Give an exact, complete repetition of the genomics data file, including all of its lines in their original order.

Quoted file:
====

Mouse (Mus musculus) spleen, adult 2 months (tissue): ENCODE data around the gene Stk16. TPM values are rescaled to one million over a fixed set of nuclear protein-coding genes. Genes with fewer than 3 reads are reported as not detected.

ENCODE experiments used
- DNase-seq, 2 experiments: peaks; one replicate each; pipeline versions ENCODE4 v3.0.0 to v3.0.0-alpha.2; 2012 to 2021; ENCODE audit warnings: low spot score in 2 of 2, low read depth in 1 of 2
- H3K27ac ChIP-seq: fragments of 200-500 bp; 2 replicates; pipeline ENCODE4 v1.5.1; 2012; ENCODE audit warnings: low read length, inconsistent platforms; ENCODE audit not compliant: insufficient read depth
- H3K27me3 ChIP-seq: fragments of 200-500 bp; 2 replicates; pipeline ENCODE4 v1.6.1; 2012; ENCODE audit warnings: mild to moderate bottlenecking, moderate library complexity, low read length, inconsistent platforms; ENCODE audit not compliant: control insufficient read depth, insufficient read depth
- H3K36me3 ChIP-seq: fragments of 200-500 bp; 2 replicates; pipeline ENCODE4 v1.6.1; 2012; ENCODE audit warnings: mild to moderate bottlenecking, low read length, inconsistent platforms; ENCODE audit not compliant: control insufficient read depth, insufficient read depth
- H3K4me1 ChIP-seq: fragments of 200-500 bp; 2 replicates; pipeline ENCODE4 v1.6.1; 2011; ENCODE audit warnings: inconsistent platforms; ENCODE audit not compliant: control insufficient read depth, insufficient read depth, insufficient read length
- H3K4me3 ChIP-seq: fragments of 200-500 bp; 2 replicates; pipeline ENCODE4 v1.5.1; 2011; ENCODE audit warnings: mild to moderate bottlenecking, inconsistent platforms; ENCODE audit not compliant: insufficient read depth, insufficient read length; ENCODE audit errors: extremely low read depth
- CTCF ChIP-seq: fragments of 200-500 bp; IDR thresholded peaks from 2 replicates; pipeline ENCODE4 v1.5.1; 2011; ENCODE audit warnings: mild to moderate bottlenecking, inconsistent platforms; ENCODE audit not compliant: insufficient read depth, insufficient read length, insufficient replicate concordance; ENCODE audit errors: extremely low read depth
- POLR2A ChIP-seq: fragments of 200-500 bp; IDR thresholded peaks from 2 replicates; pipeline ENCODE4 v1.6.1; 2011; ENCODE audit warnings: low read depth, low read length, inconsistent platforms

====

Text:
Mouse (Mus musculus) spleen, adult 2 months (tissue): ENCODE data around the gene Stk16. TPM values are rescaled to one million over a fixed set of nuclear protein-coding genes. Genes with fewer than 3 reads are reported as not detected.

ENCODE experiments used
- DNase-seq, 2 experiments: peaks; one replicate each; pipeline versions ENCODE4 v3.0.0 to v3.0.0-alpha.2; 2012 to 2021; ENCODE audit warnings: low spot score in 2 of 2, low read depth in 1 of 2
- H3K27ac ChIP-seq: fragments of 200-500 bp; 2 replicates; pipeline ENCODE4 v1.5.1; 2012; ENCODE audit warnings: low read length, inconsistent platforms; ENCODE audit not compliant: insufficient read depth
- H3K27me3 ChIP-seq: fragments of 200-500 bp; 2 replicates; pipeline ENCODE4 v1.6.1; 2012; ENCODE audit warnings: mild to moderate bottlenecking, moderate library complexity, low read length, inconsistent platforms; ENCODE audit not compliant: control insufficient read depth, insufficient read depth
- H3K36me3 ChIP-seq: fragments of 200-500 bp; 2 replicates; pipeline ENCODE4 v1.6.1; 2012; ENCODE audit warnings: mild to moderate bottlenecking, low read length, inconsistent platforms; ENCODE audit not compliant: control insufficient read depth, insufficient read depth
- H3K4me1 ChIP-seq: fragments of 200-500 bp; 2 replicates; pipeline ENCODE4 v1.6.1; 2011; ENCODE audit warnings: inconsistent platforms; ENCODE audit not compliant: control insufficient read depth, insufficient read depth, insufficient read length
- H3K4me3 ChIP-seq: fragments of 200-500 bp; 2 replicates; pipeline ENCODE4 v1.5.1; 2011; ENCODE audit warnings: mild to moderate bottlenecking, inconsistent platforms; ENCODE audit not compliant: insufficient read depth, insufficient read length; ENCODE audit errors: extremely low read depth
- CTCF ChIP-seq: fragments of 200-500 bp; IDR thresholded peaks from 2 replicates; pipeline ENCODE4 v1.5.1; 2011; ENCODE audit warnings: mild to moderate bottlenecking, inconsistent platforms; ENCODE audit not compliant: insufficient read depth, insufficient read length, insufficient replicate concordance; ENCODE audit errors: extremely low read depth
- POLR2A ChIP-seq: fragments of 200-500 bp; IDR thresholded peaks from 2 replicates; pipeline ENCODE4 v1.6.1; 2011; ENCODE audit warnings: low read depth, low read length, inconsistent platforms